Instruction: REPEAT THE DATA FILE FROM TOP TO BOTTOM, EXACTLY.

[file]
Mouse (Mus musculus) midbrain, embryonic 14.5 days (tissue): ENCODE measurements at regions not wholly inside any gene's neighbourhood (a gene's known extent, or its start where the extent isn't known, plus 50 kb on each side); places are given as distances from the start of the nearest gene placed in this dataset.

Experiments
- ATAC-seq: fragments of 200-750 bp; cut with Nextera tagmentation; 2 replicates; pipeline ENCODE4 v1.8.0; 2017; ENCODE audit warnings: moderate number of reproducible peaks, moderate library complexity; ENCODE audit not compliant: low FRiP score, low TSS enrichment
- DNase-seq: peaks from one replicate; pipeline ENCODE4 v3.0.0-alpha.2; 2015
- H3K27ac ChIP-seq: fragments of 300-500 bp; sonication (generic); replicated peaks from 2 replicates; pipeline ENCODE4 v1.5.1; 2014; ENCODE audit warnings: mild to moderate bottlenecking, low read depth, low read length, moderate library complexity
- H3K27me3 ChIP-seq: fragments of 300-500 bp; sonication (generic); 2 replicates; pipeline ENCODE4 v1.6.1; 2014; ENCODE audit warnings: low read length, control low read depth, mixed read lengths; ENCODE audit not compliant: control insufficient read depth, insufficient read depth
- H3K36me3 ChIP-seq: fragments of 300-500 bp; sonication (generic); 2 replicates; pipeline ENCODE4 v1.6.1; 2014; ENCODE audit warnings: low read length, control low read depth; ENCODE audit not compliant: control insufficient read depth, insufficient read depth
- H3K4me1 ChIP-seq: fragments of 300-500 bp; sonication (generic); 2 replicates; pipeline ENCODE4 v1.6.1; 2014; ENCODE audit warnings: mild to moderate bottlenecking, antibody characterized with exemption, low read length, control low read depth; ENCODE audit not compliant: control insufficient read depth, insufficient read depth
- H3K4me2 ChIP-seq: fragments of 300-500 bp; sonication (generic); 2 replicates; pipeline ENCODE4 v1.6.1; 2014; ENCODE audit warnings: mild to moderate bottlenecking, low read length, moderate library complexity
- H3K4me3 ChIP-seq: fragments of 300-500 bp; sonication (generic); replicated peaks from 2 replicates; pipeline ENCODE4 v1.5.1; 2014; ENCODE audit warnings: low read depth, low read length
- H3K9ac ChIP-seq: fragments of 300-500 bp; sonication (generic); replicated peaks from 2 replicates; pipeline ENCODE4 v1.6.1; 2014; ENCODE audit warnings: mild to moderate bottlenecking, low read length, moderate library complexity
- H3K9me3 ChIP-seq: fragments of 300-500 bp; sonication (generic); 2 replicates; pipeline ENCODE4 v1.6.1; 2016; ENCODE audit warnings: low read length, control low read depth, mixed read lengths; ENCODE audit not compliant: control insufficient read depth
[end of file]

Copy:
Mouse (Mus musculus) midbrain, embryonic 14.5 days (tissue): ENCODE measurements at regions not wholly inside any gene's neighbourhood (a gene's known extent, or its start where the extent isn't known, plus 50 kb on each side); places are given as distances from the start of the nearest gene placed in this dataset.

Experiments
- ATAC-seq: fragments of 200-750 bp; cut with Nextera tagmentation; 2 replicates; pipeline ENCODE4 v1.8.0; 2017; ENCODE audit warnings: moderate number of reproducible peaks, moderate library complexity; ENCODE audit not compliant: low FRiP score, low TSS enrichment
- DNase-seq: peaks from one replicate; pipeline ENCODE4 v3.0.0-alpha.2; 2015
- H3K27ac ChIP-seq: fragments of 300-500 bp; sonication (generic); replicated peaks from 2 replicates; pipeline ENCODE4 v1.5.1; 2014; ENCODE audit warnings: mild to moderate bottlenecking, low read depth, low read length, moderate library complexity
- H3K27me3 ChIP-seq: fragments of 300-500 bp; sonication (generic); 2 replicates; pipeline ENCODE4 v1.6.1; 2014; ENCODE audit warnings: low read length, control low read depth, mixed read lengths; ENCODE audit not compliant: control insufficient read depth, insufficient read depth
- H3K36me3 ChIP-seq: fragments of 300-500 bp; sonication (generic); 2 replicates; pipeline ENCODE4 v1.6.1; 2014; ENCODE audit warnings: low read length, control low read depth; ENCODE audit not compliant: control insufficient read depth, insufficient read depth
- H3K4me1 ChIP-seq: fragments of 300-500 bp; sonication (generic); 2 replicates; pipeline ENCODE4 v1.6.1; 2014; ENCODE audit warnings: mild to moderate bottlenecking, antibody characterized with exemption, low read length, control low read depth; ENCODE audit not compliant: control insufficient read depth, insufficient read depth
- H3K4me2 ChIP-seq: fragments of 300-500 bp; sonication (generic); 2 replicates; pipeline ENCODE4 v1.6.1; 2014; ENCODE audit warnings: mild to moderate bottlenecking, low read length, moderate library complexity
- H3K4me3 ChIP-seq: fragments of 300-500 bp; sonication (generic); replicated peaks from 2 replicates; pipeline ENCODE4 v1.5.1; 2014; ENCODE audit warnings: low read depth, low read length
- H3K9ac ChIP-seq: fragments of 300-500 bp; sonication (generic); replicated peaks from 2 replicates; pipeline ENCODE4 v1.6.1; 2014; ENCODE audit warnings: mild to moderate bottlenecking, low read length, moderate library complexity
- H3K9me3 ChIP-seq: fragments of 300-500 bp; sonication (generic); 2 replicates; pipeline ENCODE4 v1.6.1; 2016; ENCODE audit warnings: low read length, control low read depth, mixed read lengths; ENCODE audit not compliant: control insufficient read depth